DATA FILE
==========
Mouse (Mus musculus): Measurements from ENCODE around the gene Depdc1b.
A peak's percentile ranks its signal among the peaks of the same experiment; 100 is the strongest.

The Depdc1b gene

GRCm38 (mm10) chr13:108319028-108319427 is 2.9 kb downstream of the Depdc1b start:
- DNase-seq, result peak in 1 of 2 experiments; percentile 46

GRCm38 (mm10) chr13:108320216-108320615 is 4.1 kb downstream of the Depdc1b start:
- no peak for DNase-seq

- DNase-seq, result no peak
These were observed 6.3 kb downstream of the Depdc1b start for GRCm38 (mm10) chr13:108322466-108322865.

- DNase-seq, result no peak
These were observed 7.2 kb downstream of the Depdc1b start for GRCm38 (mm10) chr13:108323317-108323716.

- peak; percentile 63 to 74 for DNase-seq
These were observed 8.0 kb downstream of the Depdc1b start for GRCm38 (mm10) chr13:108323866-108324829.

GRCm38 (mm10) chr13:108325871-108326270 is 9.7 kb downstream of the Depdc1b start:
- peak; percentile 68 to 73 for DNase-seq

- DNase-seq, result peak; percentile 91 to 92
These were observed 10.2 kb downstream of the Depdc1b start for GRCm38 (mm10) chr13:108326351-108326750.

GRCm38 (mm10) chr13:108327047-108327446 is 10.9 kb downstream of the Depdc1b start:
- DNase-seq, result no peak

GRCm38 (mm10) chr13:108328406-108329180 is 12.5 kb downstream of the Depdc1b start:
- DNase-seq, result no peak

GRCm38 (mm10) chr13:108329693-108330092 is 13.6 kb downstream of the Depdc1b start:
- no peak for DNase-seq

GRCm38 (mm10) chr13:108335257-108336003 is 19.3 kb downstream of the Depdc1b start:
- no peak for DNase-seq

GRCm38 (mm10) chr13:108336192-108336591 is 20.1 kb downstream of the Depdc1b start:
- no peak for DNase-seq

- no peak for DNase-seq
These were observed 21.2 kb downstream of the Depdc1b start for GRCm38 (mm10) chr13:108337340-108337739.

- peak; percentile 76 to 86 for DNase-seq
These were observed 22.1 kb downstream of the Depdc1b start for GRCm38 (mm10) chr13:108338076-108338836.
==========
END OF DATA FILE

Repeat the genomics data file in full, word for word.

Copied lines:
Mouse (Mus musculus): Measurements from ENCODE around the gene Depdc1b.
A peak's percentile ranks its signal among the peaks of the same experiment; 100 is the strongest.

The Depdc1b gene

GRCm38 (mm10) chr13:108319028-108319427 is 2.9 kb downstream of the Depdc1b start:
- DNase-seq, result peak in 1 of 2 experiments; percentile 46

GRCm38 (mm10) chr13:108320216-108320615 is 4.1 kb downstream of the Depdc1b start:
- no peak for DNase-seq

- DNase-seq, result no peak
These were observed 6.3 kb downstream of the Depdc1b start for GRCm38 (mm10) chr13:108322466-108322865.

- DNase-seq, result no peak
These were observed 7.2 kb downstream of the Depdc1b start for GRCm38 (mm10) chr13:108323317-108323716.

- peak; percentile 63 to 74 for DNase-seq
These were observed 8.0 kb downstream of the Depdc1b start for GRCm38 (mm10) chr13:108323866-108324829.

GRCm38 (mm10) chr13:108325871-108326270 is 9.7 kb downstream of the Depdc1b start:
- peak; percentile 68 to 73 for DNase-seq

- DNase-seq, result peak; percentile 91 to 92
These were observed 10.2 kb downstream of the Depdc1b start for GRCm38 (mm10) chr13:108326351-108326750.

GRCm38 (mm10) chr13:108327047-108327446 is 10.9 kb downstream of the Depdc1b start:
- DNase-seq, result no peak

GRCm38 (mm10) chr13:108328406-108329180 is 12.5 kb downstream of the Depdc1b start:
- DNase-seq, result no peak

GRCm38 (mm10) chr13:108329693-108330092 is 13.6 kb downstream of the Depdc1b start:
- no peak for DNase-seq

GRCm38 (mm10) chr13:108335257-108336003 is 19.3 kb downstream of the Depdc1b start:
- no peak for DNase-seq

GRCm38 (mm10) chr13:108336192-108336591 is 20.1 kb downstream of the Depdc1b start:
- no peak for DNase-seq

- no peak for DNase-seq
These were observed 21.2 kb downstream of the Depdc1b start for GRCm38 (mm10) chr13:108337340-108337739.

- peak; percentile 76 to 86 for DNase-seq
These were observed 22.1 kb downstream of the Depdc1b start for GRCm38 (mm10) chr13:108338076-108338836.